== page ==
May 2013

Testing 223 Remington Rounds For Personal-Defense Use

We shot 21 loads from eight manufacturers in bullet weights as low as 35 grains to as much as 77 grains. What we found surprised us, and the results may surprise you, too.

The subject of the 223 Remington-chambered rifle for personal defense comes up often, and is now the subject of heated political maneuvering to get these semi-auto long guns banned in some states, or at least reduced in capacity. What is overlooked in almost all of these discussions are the reasons for the rifleís popularity: The AR-15 rifle offers good handling, excellent accuracy, ease of control, and a good reserve of firepower when fitted with standard-capacity 20- or 30-round magazines. Another item thatís overlooked is what are the best loads for personal defense.

We took a hard look at almost two dozen 223 Remington loads and found that many are not well suited for personal defense because they donít offer adequate penetration. Other loads, however, are practically ideal for personal defense. Also, the loads must be reliable in every AR-style firearm or other design chambered for the round, from a Colt HBAR the excellent Ruger Mini-14 rifles. For our test, we used a Bushmaster 16-inch-barrel carbine with Trijicon iron sights. It was a stock set up except for a red receiver plug that tightened things up.

The major areas of downrange performance many people wonder about are: Which load is the most frangible?, and which load offers the best combination of downrange public safety, stopping power, and a lack of ricochet? The only means of arriving at the truth is to conduct a test program that is both repeatable and verifiable. To start, we agreed that reliability is more important than anything else. We fired a minimum of 20 rounds ó a magazine full ó of each load to gauge reliability. It isnít a given that all cartridges run well all of the time. Also, we noted any other malfunctions that occurred during the rest of the test as part of the reliability numbers.

Next, we measured both penetration and expansion in our standard gallon-water-jug testing program. In self-defense situations, we canít expect to have a perfect scenario for a low-penetrating round to do its job. Ideally, we wanted somewhere between 15 and 18 inches of water penetration.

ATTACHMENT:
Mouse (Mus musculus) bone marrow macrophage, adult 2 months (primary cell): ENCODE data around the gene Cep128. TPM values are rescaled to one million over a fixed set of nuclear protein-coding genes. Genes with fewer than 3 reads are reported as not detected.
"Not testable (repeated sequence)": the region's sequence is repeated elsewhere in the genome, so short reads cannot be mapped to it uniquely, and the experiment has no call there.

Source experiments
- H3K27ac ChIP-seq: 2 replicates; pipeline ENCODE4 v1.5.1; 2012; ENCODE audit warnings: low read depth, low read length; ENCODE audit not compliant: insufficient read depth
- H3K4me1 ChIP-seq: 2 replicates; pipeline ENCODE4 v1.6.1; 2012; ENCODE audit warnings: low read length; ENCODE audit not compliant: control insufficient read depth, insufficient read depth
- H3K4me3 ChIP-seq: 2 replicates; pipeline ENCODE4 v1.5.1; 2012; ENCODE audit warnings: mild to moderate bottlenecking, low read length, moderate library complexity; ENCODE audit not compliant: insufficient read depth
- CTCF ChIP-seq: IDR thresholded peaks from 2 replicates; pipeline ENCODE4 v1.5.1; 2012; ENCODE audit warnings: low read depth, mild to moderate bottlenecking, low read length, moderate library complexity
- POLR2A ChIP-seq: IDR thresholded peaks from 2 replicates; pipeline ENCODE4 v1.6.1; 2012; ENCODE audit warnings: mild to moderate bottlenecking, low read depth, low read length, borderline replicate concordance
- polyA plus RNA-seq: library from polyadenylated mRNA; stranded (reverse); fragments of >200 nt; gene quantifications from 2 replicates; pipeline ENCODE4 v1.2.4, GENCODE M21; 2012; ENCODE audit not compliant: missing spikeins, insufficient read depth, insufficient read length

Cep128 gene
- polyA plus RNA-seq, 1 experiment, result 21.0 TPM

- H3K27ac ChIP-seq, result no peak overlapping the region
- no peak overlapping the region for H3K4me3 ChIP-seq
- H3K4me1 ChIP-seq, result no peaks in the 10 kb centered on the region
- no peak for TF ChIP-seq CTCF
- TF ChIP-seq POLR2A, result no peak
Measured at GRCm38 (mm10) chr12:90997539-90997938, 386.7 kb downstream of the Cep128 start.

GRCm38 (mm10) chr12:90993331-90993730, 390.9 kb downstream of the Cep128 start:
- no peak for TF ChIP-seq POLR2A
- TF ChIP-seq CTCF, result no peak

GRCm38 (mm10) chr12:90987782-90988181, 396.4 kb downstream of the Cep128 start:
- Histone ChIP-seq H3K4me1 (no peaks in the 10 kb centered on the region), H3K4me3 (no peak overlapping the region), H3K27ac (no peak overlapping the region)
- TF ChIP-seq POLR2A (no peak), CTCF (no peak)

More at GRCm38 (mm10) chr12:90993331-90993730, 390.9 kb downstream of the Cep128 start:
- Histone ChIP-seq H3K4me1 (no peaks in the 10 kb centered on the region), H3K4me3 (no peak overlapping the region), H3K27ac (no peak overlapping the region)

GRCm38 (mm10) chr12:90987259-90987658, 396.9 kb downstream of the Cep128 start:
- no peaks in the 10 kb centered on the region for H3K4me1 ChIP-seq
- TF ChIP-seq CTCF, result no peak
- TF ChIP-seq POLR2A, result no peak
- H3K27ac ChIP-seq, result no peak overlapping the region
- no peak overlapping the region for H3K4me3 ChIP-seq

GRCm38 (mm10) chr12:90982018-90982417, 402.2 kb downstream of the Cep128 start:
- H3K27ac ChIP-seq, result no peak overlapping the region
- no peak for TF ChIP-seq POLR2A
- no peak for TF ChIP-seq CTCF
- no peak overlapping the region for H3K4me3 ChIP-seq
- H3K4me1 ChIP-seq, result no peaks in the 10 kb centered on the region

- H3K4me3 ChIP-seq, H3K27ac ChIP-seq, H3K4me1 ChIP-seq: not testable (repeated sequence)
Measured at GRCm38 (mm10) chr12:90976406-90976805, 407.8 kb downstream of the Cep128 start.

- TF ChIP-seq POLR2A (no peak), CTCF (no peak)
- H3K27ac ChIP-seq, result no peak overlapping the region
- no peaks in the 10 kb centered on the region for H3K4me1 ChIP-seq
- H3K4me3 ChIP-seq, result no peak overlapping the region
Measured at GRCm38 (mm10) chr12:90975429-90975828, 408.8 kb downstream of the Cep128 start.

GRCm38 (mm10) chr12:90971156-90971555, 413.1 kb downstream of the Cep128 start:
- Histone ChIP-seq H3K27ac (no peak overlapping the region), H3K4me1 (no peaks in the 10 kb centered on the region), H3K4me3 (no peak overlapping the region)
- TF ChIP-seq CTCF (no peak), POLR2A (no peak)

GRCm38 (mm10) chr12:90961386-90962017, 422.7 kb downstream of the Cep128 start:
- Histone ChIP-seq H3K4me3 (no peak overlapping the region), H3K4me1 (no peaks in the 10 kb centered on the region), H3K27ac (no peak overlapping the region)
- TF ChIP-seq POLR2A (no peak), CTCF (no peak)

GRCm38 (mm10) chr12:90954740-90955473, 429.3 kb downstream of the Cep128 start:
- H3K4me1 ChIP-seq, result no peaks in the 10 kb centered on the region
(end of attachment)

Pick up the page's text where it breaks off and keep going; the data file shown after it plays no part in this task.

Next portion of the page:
We also conducted an accuracy test using our defense-length carbine, but you may be able to get better results with longer barrels. Still, using an ATN scope mounted on top of the carry handle, we fired some tiny three-shot groups at 25 yards, which is a long range for personal defense. (For hunting coyotes or predators, this is almost point-blank range.) Just the same, one of our raters noted that some of the loads that were acceptable in the AR-15 for personal defense would also cut a half-inch grip on demand in his heavy-barrel Howa rifle with Nikon scope at 100 yards. So, the accuracy results, while uniformly pretty good, may not reflect the true potential of a load.

We shot a number of loads in as many different weights as possible. While bullets of different designs behave differently in the same weight, we felt that the test criteria showed the performance of various classes of loads well. The lightest bullet tested was less than half the weight of the heaviest load, with the weight of the rounds tested ranging from 35 to 77 grains. The ammunition samples tested were in 20-round boxes unless otherwise specified. In the Black Hills lines, each load came from blue box, or remanufactured, products with mismatched cases in 50-round boxes. Hereís what we found:

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